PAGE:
Target date funds have become much more common in 401(k) plans since 2006, according to a new study by BrightScope and the Investment Company Institute.
The study, “The BrightScope/ICI Defined Contribution Plan Profile: A Close Look at 401(k) Plans,” analyzes plan-level data from 2006 through 2012 gathered from audited Form 5500 filings of private-sector defined contribution plans.
In 2006, TDFs were offered by less than a third (about 29%) of plans in the study and by 2012 the percentage of plans offering target date funds as an investment option had risen to nearly 70%. Similarly, the percentage of participants that were offered TDFs also increased – from 39.5% in 2006 to 69.8% in 2012.
As the study notes, “a target date fund typically rebalances its portfolio to become less focused on growth and more focused on income as it approaches and passes the target date of the fund, which is usually included in the fund’s name.”
From 2006 to 2012, the percentage of 401(k) plan assets invested in target date funds also saw a drastic increase. The percentage of plan assets in TDFs went from 3% in 2006 to more than 13% in 2012.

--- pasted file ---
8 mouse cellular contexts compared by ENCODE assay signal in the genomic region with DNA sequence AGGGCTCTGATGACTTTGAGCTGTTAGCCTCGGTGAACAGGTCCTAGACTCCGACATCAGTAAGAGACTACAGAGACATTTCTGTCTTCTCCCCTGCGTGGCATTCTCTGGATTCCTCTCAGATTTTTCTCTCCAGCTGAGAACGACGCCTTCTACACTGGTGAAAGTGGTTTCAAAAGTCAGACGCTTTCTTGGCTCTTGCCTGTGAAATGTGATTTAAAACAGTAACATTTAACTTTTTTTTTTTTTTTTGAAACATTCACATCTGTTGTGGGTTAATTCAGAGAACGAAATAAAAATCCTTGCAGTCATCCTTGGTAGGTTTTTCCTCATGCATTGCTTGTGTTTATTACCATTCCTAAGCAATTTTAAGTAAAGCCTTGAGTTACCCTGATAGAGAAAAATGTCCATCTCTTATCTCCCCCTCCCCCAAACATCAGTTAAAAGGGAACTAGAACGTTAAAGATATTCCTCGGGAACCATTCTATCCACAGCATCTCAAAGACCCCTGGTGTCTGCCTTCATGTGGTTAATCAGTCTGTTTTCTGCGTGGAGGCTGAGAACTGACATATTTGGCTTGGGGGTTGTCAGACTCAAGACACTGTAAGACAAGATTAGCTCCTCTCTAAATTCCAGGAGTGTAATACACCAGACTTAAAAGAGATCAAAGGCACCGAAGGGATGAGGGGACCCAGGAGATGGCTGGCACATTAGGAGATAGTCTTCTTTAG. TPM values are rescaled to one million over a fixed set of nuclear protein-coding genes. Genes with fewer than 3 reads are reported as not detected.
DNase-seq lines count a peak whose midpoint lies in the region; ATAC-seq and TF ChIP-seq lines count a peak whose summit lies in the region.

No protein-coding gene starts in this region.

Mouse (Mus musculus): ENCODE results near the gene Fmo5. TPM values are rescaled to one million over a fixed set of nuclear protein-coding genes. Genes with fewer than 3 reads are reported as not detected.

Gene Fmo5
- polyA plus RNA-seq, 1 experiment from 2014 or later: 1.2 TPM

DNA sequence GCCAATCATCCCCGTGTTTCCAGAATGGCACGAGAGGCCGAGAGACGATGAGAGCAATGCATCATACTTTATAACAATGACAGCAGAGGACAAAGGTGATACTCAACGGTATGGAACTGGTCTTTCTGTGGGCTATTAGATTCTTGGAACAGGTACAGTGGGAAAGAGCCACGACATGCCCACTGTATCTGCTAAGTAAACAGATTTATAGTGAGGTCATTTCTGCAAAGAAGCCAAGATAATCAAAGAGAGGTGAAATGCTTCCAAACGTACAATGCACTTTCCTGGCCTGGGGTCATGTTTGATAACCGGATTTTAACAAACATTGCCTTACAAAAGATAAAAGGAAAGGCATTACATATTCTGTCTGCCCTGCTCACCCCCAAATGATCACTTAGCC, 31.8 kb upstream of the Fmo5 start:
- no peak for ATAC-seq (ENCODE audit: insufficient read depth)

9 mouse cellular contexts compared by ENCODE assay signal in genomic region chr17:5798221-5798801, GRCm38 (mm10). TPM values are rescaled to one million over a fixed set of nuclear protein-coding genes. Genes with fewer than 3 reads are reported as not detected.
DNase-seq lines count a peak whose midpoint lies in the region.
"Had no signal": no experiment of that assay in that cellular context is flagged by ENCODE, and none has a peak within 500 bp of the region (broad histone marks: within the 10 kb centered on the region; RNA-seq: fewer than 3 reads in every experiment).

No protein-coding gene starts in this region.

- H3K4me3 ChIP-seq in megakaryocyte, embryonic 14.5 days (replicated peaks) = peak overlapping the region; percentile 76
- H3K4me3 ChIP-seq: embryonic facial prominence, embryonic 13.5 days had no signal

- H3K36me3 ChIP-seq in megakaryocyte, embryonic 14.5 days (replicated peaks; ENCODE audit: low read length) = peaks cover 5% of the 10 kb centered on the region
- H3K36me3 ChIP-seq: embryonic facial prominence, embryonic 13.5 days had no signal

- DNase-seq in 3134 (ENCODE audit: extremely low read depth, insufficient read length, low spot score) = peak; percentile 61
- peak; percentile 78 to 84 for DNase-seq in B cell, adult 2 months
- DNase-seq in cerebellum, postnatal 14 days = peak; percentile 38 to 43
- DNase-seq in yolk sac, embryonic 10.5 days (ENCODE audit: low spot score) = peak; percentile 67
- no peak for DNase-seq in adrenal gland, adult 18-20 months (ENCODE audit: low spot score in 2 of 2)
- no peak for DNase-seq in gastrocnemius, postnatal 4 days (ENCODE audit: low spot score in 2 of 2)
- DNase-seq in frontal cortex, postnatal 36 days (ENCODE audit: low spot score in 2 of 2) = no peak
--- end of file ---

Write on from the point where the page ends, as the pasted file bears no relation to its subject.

Cerulli Associates, according to new research released Tuesday, expects those target-date assets to capture almost 90% of 401(k) contributions by 2019.
“The market for target-date funds is highly competitive given the industry’s expectations for future flows, and we anticipate that competition will intensify,” states Jessica Sclafani, senior analyst at Cerulli, in a statement. “Target-date funds captured nearly 40% of flows in 2013, and we expect this number to more than double before the end of the decade.”
According to the BrightScope/ICI report, there were about eight target date funds on average in 2012 in a suite of target date funds covering a range of anticipated retirement dates.
While the use of TDFs in 401(k)s may be on the rise, mutual funds proved to be the winner of “most common investment vehicle in 401(k) plans,” according to BrightScope and ICI’s research, and equity funds accounted for the “largest share of assets in 401(k) plans.”